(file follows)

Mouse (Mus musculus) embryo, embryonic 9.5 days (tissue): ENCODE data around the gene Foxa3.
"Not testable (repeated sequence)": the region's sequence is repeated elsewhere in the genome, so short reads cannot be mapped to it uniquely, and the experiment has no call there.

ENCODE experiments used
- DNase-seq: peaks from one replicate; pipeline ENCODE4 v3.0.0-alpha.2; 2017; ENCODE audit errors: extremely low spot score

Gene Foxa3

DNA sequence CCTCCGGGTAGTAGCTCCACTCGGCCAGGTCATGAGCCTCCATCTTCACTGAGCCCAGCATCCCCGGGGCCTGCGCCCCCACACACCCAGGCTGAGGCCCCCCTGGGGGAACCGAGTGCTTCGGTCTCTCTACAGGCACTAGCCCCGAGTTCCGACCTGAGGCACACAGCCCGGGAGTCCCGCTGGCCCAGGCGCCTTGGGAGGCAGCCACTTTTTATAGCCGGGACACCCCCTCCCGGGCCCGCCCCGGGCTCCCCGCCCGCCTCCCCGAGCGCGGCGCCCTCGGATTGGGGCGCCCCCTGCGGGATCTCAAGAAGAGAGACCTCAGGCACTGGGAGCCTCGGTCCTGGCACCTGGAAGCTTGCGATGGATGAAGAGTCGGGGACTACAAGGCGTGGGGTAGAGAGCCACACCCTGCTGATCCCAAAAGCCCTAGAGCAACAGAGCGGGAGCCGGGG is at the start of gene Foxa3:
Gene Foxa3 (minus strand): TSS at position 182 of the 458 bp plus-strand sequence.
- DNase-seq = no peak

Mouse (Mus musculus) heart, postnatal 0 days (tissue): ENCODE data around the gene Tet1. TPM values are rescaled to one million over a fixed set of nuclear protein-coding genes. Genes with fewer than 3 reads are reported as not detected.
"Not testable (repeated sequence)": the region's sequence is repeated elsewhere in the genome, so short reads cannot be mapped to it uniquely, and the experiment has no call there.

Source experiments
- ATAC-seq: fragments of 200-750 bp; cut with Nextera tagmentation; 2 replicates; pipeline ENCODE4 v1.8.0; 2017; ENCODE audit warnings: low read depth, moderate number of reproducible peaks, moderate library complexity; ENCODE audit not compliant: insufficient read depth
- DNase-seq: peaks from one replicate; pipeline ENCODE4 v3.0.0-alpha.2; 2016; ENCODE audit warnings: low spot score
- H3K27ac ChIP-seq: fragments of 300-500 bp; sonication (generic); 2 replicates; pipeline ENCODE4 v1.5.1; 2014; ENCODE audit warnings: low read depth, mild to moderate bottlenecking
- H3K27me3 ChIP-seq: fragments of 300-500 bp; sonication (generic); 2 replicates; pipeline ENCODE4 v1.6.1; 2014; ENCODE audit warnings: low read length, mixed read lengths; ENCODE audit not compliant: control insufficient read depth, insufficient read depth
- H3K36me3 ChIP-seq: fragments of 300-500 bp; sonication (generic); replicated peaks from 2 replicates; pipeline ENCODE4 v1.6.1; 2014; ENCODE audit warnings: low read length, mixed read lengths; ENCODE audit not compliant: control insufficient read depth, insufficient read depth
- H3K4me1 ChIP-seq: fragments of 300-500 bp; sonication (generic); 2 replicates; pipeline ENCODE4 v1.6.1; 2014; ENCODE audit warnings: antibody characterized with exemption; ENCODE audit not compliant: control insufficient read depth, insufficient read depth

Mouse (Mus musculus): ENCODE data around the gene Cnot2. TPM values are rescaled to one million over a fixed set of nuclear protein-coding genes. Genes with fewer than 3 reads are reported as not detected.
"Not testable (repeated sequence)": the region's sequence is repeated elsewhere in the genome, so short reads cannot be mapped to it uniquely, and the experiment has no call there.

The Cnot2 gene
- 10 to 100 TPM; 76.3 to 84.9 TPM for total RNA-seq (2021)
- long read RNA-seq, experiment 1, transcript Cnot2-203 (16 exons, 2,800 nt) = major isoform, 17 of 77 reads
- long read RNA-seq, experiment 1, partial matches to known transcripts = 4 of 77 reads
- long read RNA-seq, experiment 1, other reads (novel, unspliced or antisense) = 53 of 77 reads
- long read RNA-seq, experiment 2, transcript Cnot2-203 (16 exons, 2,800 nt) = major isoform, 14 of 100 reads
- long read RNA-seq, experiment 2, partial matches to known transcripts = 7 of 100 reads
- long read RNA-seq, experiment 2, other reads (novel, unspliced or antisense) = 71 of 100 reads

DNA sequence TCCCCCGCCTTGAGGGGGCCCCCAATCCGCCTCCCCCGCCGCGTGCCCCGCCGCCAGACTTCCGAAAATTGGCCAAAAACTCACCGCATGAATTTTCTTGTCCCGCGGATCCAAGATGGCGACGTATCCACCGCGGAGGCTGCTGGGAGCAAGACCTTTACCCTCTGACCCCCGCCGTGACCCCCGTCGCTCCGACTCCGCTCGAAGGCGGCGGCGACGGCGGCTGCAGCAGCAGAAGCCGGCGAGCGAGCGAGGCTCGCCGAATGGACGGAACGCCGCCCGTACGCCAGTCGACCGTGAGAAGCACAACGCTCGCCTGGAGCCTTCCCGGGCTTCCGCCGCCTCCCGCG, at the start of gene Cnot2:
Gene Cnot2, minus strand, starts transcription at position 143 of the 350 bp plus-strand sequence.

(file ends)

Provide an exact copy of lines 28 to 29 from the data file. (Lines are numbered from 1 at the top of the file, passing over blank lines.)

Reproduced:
DNA sequence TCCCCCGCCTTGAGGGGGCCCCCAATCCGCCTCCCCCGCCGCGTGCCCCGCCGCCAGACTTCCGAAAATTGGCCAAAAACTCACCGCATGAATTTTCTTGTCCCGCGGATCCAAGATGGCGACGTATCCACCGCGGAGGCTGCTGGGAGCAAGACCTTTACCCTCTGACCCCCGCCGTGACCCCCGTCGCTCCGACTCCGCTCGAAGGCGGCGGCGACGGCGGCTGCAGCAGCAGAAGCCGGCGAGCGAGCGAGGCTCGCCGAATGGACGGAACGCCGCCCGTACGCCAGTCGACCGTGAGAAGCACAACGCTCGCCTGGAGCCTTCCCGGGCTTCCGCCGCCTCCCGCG, at the start of gene Cnot2:
Gene Cnot2, minus strand, starts transcription at position 143 of the 350 bp plus-strand sequence.